Though experts suggest it's ineffective, the hashtag #preventativebotox (injecting Botox into the skin when there aren't any lines or wrinkles in the hope of preventing them later) has amassed 56.5 million views and counting on TikTok. The thread lift (used to temporarily elevate the cheeks and brows) sits at an enormous 217.8 million views. It's clear that the smooth, taut faces we see every time we scroll have made us lose touch with ageing. You don't suddenly droop when the clock strikes midnight on your 30th birthday. But perhaps procedures are skewing our idea of what it really looks like to be in your 30s, 40s and beyond. It certainly could explain the surprised expressions and awkward comments I've received.

What does being in your 30s really look like?

TikToker @timorousme recently went viral for starting a discussion about age and looks: "The reason that 30 year olds look 'so good for their age' is bc 30 is young [...] stop obsessing. It's fine to look your age. Getting older is a privilege." It wasn't long before the comments came flooding in: "I'm 37 and people I work with are 23-30ish and they're constantly shocked I'm my age. Idk why, but people genuinely expect 37 to look like 87." Another said: "Thank you! Society sells being young so hard, the fear of growing old is now wayyy out of wack. This is very comforting."
@timorousme if I see one more 19yo commenting about anti-aging creams... #gettingolder #theyouths #aginggracefully ♬ chill beat - Official Sound Studio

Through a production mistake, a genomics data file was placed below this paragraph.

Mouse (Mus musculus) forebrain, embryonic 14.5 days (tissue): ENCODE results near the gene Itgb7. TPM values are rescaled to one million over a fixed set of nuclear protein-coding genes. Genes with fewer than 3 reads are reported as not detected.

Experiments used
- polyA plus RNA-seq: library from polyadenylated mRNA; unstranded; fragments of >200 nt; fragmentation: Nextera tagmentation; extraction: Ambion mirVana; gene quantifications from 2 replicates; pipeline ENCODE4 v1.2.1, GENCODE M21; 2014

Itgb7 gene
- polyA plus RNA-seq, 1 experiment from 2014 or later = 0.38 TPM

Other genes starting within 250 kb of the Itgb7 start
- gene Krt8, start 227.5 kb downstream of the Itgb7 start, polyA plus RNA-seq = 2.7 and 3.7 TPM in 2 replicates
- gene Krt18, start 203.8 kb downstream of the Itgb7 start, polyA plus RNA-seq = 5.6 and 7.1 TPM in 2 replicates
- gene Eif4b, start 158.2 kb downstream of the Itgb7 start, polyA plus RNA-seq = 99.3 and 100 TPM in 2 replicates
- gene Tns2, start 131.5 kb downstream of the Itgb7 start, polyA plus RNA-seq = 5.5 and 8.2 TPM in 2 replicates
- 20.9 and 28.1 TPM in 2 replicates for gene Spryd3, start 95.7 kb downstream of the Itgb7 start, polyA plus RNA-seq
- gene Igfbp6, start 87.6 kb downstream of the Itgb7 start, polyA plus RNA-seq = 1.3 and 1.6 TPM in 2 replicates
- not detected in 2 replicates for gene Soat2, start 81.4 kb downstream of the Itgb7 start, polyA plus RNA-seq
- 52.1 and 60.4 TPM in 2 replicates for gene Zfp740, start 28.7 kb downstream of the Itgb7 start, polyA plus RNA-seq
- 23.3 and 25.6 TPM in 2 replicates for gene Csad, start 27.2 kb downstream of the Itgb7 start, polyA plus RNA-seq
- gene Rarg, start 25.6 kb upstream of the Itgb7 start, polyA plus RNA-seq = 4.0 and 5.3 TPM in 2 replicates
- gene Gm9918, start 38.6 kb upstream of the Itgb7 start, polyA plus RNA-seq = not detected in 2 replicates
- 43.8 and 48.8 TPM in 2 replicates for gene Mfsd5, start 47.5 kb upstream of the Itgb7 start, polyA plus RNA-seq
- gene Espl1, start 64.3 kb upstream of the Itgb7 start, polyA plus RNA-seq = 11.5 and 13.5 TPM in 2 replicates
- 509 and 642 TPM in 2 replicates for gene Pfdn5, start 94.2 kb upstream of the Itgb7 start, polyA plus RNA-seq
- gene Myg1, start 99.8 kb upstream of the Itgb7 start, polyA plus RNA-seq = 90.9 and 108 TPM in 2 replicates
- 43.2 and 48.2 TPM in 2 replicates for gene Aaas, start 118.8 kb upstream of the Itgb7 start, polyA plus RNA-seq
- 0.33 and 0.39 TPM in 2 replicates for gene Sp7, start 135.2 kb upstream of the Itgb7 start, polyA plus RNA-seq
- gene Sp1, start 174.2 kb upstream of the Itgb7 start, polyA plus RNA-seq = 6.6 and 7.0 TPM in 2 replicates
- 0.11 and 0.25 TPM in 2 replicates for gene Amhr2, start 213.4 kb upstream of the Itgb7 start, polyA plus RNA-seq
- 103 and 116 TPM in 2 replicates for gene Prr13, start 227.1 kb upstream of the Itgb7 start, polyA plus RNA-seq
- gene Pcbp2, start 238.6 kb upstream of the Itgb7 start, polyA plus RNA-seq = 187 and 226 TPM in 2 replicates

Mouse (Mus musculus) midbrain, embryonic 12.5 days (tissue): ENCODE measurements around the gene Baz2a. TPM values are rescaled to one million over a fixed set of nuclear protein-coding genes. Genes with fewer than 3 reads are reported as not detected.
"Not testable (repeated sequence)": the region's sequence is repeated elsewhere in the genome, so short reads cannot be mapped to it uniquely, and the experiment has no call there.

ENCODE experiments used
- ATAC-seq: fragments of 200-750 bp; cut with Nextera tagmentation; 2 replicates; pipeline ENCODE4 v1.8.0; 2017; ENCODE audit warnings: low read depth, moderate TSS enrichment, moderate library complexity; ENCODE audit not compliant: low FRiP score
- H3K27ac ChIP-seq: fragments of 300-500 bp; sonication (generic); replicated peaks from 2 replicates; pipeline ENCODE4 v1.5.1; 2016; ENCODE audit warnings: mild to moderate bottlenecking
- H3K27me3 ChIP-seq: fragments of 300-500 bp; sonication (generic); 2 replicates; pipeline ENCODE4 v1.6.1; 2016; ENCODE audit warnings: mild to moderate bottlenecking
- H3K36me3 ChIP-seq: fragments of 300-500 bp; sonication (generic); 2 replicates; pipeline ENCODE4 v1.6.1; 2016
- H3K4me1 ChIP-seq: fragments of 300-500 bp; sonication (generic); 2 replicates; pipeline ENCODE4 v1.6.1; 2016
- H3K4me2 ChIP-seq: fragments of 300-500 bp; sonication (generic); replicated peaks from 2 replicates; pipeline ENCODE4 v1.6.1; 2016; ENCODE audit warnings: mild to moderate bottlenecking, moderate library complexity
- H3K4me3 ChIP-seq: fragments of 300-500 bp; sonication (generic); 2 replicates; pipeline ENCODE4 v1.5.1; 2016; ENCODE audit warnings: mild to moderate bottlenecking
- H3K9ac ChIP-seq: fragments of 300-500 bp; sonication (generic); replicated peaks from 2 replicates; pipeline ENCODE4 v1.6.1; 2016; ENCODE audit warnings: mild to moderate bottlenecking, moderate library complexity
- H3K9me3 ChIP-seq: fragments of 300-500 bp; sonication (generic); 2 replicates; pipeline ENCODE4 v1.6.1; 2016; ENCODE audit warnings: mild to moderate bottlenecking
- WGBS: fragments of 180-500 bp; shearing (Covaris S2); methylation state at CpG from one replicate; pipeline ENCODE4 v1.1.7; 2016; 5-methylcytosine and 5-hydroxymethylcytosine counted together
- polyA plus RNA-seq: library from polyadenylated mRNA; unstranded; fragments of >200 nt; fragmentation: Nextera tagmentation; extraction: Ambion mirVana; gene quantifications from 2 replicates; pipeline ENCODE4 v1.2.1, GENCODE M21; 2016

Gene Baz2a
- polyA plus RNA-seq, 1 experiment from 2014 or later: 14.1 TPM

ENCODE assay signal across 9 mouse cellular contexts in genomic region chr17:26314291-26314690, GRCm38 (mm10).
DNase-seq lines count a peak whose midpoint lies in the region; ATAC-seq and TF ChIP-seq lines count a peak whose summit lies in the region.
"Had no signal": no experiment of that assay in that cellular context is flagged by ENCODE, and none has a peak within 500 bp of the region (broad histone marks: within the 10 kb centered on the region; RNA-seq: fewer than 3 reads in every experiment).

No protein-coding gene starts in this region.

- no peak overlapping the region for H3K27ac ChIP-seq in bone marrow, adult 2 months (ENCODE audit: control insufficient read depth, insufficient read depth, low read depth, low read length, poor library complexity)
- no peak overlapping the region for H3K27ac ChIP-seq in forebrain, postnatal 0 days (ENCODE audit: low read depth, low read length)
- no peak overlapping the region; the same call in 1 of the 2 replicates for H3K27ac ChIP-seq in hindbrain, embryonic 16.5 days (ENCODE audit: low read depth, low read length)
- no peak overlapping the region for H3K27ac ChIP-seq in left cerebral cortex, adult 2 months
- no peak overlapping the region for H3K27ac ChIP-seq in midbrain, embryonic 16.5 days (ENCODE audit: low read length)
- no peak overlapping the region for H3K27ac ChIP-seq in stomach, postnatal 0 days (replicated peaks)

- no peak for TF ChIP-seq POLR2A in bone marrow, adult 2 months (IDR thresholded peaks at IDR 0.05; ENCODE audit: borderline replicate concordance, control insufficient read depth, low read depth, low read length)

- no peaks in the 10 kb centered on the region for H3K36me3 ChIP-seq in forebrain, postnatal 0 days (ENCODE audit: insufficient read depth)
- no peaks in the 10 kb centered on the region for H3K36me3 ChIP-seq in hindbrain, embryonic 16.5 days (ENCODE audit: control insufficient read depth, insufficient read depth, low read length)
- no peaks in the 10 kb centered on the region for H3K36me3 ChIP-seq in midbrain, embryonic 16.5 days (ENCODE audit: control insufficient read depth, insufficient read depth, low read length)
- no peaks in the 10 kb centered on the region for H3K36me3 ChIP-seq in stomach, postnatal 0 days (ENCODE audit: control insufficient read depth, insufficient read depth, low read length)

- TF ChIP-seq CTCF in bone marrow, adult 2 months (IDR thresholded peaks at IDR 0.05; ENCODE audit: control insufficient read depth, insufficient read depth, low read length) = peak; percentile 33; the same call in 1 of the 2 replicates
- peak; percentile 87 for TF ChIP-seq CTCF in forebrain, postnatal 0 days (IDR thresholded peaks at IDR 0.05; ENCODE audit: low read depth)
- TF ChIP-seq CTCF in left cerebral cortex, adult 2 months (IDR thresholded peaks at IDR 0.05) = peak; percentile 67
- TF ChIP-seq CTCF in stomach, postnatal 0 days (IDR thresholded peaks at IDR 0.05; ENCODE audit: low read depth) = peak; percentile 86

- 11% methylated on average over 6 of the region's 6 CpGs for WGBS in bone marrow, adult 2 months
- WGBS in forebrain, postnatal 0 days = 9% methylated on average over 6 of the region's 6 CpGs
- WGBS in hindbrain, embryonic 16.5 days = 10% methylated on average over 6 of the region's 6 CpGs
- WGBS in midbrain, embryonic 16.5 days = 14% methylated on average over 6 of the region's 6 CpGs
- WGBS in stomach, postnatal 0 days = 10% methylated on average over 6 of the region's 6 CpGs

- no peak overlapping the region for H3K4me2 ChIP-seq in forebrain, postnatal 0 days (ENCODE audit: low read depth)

It has been reported that selfie dysmorphia has caused people to seek surgery, while in a recent survey of 2,000 people, three-quarters of participants aged 18 to 24 admitted to having had cosmetic surgery on their faces or considering it. Millie Kendall, CEO of the British Beauty Council, is on a mission to stop aesthetics being offered to younger people. Firstly, there is a problem with regulation here in the UK. As it stands, anyone (even those who are not qualified) can administer things like filler and Botox, which is incredibly unsafe. Secondly, social media exacerbates underlying psychological challenges in regard to body image, reports the British Beauty Council.
It's no wonder, then, that some feel the need to comment on the appearance of others. "I'm 5ft in height so I'm often told I don't look 30 years old," said Refinery29's deputy beauty director, Jacqueline Kilikita. "I've also tried baby Botox. Sometimes it feels as though younger people I've spoken to (in the beauty industry especially) have used me to alleviate their internalised fears of getting older. Like, If she doesn't look old at 30, maybe I won't. But it's not a bad thing to look 30." Just when we thought we had come a long way in regard to embracing ageing and the totally normal and natural effect it has on our skin and hair, comments like these prove that the fear is baked into lots of people.

Are injectables to blame for our fear of ageing?

Happily, the British Beauty Council has managed to get Botox and fillers outlawed for under 18s if they are for aesthetic purposes and not approved by a doctor. This is a win for safety but also a positive start in dismantling the dread that young women may feel about ageing and appearance. Of course, there is a fine line between societal pressure to look young and personal choice. Twenty-three-year-old Tara Jenkins opted for injectable filler at RosMedics clinic when she was 20 to smooth a bump in her nose. But she is conscious of not striving towards the image of youthful perfection we're fed on social media. "I try to limit my daily use of things like TikTok," Tara told me, "so it doesn't feel like I'm succumbing to any pressure."